LONDON – 15 May 2014 – The British Members of Parliament that are part of the commons science committee hearing wanted Pfizer Inc. (NYSE: PFE) Chairman and CEO Ian Read to give more assurances about what it will do with AstraZeneca plc (AZN) once a deal is set.
Even Prime Minister David Cameron wanted more reassurances. He stressed, “This government has been absolutely clear that the right thing to do is get stuck in to seek the best possible guarantees on British jobs, on British investment, and British science.”
These MPs are concerned about what Ian Read said about the 5-year term of scientists working for the second biggest pharmaceutical company in the UK. Scots-born Read said that five years was enough time for some medicines to be approved.
French-born Pascal Soriot, AstraZeneca’s chief executive officer, earlier pointed out that there might be a delay in the delivery of cancer medicines while the two companies are busy with ironing out the details of their combination.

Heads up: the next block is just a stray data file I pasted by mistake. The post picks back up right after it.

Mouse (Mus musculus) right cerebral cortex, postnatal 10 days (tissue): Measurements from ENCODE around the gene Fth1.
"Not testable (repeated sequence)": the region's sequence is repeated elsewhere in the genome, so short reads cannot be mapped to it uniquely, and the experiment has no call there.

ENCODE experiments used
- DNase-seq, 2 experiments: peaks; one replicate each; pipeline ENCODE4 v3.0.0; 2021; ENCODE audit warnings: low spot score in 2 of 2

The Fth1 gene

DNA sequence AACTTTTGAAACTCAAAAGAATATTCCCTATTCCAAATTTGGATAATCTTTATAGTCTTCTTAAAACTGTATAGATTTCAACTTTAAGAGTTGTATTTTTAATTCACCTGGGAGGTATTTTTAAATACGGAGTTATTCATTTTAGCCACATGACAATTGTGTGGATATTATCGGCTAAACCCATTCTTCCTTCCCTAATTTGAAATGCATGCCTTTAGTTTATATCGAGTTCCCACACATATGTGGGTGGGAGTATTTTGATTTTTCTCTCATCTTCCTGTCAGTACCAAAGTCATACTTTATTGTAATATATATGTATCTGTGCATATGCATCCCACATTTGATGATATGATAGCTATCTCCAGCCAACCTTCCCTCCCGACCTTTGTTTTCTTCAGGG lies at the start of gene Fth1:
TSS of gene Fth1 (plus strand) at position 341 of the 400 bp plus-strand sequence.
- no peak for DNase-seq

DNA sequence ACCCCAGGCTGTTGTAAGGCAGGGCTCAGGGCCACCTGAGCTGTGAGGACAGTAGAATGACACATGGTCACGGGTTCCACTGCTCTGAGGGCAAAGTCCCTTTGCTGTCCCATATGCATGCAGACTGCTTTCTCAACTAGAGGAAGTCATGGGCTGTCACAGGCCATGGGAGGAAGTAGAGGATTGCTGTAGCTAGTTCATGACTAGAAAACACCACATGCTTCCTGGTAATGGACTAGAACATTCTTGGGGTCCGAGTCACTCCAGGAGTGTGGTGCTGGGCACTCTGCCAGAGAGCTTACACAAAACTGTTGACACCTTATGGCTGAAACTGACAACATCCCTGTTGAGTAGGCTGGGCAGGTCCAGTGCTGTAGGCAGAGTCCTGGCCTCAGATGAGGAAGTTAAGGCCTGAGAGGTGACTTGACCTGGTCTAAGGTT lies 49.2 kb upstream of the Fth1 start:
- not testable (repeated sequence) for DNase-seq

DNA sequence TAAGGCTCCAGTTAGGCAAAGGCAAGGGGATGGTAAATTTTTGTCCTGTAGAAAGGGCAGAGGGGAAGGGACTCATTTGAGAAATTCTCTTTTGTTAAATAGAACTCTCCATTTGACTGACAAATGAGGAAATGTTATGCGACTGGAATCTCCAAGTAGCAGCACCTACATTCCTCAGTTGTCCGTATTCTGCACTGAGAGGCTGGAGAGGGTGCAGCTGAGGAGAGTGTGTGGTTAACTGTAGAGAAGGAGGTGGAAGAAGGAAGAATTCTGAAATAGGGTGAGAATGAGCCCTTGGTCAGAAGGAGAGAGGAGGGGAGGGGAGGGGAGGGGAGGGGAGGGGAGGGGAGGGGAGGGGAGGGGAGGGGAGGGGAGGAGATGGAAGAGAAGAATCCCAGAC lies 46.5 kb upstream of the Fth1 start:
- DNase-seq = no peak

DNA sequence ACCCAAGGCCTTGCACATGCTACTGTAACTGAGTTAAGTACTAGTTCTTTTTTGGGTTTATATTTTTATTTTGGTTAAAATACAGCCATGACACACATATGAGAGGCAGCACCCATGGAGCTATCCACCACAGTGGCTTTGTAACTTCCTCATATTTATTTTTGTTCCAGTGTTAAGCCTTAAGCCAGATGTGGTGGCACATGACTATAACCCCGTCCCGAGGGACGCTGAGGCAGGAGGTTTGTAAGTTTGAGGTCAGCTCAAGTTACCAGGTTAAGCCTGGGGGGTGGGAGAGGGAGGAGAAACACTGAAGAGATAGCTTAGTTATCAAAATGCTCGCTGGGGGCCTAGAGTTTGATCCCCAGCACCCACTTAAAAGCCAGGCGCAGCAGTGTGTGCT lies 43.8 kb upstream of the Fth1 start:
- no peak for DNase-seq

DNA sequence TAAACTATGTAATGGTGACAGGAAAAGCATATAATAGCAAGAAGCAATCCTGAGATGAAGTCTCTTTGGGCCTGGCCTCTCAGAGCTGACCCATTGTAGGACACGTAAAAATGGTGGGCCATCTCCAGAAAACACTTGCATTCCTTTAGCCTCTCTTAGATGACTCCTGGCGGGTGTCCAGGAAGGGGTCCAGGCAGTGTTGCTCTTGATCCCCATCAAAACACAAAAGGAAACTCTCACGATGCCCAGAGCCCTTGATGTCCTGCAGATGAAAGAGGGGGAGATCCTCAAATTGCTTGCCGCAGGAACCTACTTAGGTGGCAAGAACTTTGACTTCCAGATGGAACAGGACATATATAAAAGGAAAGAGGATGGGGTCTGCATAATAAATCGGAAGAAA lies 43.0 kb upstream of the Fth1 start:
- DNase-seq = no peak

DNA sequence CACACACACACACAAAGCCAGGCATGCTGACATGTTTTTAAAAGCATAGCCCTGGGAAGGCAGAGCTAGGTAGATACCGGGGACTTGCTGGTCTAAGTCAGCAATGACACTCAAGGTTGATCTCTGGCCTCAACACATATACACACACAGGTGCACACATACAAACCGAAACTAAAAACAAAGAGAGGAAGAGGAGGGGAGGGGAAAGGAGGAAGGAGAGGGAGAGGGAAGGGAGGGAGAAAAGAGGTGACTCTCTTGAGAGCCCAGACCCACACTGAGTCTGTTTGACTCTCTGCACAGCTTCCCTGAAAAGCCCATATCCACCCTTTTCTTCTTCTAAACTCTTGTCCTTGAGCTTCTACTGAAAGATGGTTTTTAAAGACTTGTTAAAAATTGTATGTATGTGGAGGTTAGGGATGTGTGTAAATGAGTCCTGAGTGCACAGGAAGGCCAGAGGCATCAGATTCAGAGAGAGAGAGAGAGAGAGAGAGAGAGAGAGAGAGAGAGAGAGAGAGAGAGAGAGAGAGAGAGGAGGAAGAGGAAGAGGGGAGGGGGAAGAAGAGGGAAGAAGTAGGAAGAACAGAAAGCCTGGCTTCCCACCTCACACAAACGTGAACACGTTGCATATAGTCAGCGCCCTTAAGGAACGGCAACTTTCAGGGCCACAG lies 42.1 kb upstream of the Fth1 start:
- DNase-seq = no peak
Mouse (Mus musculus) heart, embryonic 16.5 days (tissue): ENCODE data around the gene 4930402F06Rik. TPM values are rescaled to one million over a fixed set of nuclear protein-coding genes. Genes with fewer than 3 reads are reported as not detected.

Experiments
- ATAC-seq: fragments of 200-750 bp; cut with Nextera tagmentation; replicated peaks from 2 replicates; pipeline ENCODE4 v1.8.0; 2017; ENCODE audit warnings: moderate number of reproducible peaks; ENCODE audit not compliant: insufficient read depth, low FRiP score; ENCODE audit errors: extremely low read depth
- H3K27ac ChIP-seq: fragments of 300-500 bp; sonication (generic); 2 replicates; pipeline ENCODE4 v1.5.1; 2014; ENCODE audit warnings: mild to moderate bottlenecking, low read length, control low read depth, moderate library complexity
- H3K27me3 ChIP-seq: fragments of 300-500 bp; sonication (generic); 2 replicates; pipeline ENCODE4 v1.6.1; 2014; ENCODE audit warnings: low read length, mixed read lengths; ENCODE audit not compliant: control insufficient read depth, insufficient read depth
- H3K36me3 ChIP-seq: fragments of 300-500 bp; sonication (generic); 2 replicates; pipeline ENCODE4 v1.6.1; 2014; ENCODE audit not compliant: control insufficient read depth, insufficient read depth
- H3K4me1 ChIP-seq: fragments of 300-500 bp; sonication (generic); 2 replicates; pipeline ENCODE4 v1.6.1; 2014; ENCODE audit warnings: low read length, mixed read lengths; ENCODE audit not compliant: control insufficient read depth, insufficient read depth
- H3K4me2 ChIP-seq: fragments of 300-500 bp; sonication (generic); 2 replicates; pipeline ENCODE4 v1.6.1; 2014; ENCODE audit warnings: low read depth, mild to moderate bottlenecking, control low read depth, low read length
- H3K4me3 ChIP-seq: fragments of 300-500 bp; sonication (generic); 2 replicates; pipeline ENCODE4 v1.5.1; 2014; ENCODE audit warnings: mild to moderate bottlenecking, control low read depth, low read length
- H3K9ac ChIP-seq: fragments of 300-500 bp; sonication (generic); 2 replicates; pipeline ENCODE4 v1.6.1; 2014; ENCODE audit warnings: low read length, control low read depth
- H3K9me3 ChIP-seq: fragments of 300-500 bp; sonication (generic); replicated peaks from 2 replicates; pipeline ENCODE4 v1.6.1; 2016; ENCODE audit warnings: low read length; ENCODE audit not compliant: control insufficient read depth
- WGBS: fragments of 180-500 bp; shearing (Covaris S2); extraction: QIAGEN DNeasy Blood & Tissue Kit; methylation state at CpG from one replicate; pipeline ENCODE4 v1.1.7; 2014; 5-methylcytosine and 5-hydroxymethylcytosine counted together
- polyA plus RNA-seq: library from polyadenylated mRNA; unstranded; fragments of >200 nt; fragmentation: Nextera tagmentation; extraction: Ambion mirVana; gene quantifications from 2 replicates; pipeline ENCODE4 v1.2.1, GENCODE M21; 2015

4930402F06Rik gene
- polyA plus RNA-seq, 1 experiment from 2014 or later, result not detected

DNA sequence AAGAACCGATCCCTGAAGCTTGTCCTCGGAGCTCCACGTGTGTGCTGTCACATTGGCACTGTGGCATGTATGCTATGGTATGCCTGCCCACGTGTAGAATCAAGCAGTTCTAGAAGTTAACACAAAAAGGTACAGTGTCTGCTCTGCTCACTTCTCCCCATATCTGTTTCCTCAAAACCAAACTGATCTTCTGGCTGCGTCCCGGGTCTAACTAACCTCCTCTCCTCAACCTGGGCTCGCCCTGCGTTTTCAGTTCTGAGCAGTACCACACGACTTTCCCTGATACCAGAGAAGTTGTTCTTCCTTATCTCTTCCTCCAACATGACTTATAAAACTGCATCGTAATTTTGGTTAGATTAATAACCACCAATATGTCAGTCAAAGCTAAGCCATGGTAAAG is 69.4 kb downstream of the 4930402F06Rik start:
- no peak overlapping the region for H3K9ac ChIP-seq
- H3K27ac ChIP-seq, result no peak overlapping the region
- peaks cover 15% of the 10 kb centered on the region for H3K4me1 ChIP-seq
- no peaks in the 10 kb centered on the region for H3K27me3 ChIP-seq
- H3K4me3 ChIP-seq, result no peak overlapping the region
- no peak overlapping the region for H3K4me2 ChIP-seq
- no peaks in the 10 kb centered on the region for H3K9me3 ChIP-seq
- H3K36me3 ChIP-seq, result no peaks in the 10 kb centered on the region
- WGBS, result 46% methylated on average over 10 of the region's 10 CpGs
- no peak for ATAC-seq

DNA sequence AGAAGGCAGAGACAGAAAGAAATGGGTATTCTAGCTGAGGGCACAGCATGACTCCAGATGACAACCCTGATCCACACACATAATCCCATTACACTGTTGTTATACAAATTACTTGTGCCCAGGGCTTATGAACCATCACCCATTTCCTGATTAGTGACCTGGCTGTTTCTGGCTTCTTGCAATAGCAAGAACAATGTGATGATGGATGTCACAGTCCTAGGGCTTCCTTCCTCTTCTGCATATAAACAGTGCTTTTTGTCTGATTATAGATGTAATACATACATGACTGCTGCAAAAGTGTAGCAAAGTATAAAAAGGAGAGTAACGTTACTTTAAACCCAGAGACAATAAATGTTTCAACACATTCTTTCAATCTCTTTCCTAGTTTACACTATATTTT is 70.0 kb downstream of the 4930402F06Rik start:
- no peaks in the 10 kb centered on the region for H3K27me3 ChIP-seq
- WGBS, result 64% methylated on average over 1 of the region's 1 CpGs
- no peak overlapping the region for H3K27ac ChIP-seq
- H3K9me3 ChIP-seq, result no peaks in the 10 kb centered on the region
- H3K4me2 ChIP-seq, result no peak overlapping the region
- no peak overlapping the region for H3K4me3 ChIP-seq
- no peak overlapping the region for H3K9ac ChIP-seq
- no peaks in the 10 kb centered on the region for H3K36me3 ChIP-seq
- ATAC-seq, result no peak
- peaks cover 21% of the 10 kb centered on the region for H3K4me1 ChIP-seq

Read denied that and said, “There is absolutely no truth to any comment that some products of critical nature would be delayed getting to patients, if anything we would accelerate that to patients.”
The British MPs are interested in the outcome of this corporate issue because U.S. company Pfizer wants to be incorporated in the UK to save on taxes. And this is also potentially the biggest pharmaceutical deal, giving AstraZeneca a $106 billion value.
However, AstraZeneca rejected Pfizer’s offer twice because the company said that the terms in the proposals are “inadequate” and “substantially undervalue” the company.
AstraZeneca believes it can stand on its own. It has even continued to invest in researching, developing, and manufacturing medicines in its many facilities.
“We are showing strong momentum as an independent company, in particular with our exciting, rapidly progressing pipeline, which the Board believes will deliver significant value for shareholders,” AstraZeneca Chairman Leif Johansson said.
Johansson also added in a statement that the proposal would “dramatically dilute” what its shareholders would receive from its “unique pipeline”.